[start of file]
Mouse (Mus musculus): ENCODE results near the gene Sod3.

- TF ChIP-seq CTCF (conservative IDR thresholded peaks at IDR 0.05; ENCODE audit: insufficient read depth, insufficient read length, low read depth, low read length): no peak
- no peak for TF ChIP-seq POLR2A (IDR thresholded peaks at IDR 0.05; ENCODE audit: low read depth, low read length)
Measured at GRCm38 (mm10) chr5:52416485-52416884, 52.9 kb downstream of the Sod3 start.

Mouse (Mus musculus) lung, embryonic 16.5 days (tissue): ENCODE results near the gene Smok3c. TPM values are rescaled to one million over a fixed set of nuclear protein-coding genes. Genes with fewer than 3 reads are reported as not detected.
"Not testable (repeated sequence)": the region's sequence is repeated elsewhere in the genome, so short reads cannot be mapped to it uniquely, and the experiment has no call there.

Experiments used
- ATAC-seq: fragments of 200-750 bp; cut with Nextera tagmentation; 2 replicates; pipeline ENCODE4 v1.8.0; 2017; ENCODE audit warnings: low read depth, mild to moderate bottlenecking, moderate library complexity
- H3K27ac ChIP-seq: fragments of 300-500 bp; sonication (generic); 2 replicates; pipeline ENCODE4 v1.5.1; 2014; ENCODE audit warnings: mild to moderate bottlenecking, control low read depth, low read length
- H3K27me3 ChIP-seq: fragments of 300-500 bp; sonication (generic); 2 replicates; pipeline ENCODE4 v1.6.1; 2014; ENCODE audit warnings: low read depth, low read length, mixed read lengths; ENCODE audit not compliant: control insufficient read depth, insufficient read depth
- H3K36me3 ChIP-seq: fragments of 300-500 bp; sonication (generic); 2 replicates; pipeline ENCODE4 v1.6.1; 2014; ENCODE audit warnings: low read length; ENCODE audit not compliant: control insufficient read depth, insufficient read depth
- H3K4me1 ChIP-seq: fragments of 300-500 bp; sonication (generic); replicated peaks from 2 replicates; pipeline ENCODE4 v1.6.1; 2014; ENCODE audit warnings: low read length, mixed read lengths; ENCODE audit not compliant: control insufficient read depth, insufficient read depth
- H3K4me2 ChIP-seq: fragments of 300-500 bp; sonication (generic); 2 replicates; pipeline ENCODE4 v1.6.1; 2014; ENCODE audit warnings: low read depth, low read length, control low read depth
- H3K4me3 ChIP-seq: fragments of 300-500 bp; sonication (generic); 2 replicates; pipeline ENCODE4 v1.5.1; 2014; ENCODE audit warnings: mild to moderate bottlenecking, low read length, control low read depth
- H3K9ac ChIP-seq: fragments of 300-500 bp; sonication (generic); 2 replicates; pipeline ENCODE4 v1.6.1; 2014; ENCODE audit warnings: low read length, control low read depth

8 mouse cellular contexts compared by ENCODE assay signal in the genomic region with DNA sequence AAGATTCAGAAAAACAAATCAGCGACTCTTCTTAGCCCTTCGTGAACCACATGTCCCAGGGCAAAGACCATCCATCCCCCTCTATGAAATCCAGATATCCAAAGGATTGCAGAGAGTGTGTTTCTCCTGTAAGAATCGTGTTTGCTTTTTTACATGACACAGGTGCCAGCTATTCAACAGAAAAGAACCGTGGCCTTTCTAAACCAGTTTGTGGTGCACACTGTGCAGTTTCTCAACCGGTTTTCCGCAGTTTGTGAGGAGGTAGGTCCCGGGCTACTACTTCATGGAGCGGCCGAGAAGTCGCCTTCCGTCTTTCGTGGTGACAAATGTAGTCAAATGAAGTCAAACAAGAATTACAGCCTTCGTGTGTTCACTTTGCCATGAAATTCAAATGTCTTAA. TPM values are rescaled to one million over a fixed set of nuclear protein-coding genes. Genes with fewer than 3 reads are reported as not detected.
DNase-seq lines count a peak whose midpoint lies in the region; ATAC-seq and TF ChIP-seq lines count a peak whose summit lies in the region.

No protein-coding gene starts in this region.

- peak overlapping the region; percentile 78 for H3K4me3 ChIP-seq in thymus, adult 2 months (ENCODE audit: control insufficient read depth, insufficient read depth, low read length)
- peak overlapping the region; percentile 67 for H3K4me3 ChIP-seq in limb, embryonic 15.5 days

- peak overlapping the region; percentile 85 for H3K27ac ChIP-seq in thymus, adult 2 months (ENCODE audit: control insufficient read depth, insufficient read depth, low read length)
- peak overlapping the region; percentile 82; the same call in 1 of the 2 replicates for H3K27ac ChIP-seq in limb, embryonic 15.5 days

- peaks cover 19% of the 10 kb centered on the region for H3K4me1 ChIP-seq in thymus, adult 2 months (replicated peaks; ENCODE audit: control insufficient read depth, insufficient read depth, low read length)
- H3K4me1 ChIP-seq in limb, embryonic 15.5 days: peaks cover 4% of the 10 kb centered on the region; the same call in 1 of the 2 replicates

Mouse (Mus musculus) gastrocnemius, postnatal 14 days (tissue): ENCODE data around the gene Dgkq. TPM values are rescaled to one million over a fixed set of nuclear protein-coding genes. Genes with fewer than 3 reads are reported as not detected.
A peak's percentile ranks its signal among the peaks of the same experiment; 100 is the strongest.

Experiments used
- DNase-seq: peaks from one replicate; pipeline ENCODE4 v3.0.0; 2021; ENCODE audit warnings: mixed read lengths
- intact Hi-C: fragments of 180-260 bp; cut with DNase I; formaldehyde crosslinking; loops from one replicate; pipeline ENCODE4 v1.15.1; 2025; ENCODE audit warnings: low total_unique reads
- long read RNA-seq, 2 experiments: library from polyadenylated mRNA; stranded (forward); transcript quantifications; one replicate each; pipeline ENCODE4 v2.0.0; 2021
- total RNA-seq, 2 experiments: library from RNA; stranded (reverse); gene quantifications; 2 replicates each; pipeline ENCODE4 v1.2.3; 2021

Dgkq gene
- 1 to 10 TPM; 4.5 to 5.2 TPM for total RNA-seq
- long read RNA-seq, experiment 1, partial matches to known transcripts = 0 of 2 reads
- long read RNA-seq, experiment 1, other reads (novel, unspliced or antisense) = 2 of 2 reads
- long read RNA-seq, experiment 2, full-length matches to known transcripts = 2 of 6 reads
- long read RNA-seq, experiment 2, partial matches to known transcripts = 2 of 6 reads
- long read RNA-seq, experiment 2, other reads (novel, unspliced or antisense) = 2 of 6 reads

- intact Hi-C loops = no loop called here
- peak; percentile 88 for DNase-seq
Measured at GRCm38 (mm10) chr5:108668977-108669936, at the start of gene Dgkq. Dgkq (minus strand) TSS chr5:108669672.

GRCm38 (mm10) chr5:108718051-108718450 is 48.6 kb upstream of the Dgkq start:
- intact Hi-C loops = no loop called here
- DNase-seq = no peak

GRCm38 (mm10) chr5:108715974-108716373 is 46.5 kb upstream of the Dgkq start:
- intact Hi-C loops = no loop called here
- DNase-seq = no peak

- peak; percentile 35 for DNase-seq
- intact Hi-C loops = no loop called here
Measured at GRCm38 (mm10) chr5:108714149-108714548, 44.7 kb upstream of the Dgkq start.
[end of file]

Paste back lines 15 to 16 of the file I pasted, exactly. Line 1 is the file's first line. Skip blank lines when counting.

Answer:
- H3K9ac ChIP-seq: fragments of 300-500 bp; sonication (generic); 2 replicates; pipeline ENCODE4 v1.6.1; 2014; ENCODE audit warnings: low read length, control low read depth

8 mouse cellular contexts compared by ENCODE assay signal in the genomic region with DNA sequence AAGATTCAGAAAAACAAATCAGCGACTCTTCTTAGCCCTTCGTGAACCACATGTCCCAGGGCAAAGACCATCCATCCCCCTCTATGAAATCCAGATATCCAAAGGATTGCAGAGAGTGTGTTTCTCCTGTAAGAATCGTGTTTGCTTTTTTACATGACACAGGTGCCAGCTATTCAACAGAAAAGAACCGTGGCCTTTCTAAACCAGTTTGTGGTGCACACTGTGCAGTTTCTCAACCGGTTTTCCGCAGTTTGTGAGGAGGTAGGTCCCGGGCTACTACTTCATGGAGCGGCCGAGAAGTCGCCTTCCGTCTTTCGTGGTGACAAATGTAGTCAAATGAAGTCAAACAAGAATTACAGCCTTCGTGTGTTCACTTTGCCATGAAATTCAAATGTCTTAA. TPM values are rescaled to one million over a fixed set of nuclear protein-coding genes. Genes with fewer than 3 reads are reported as not detected.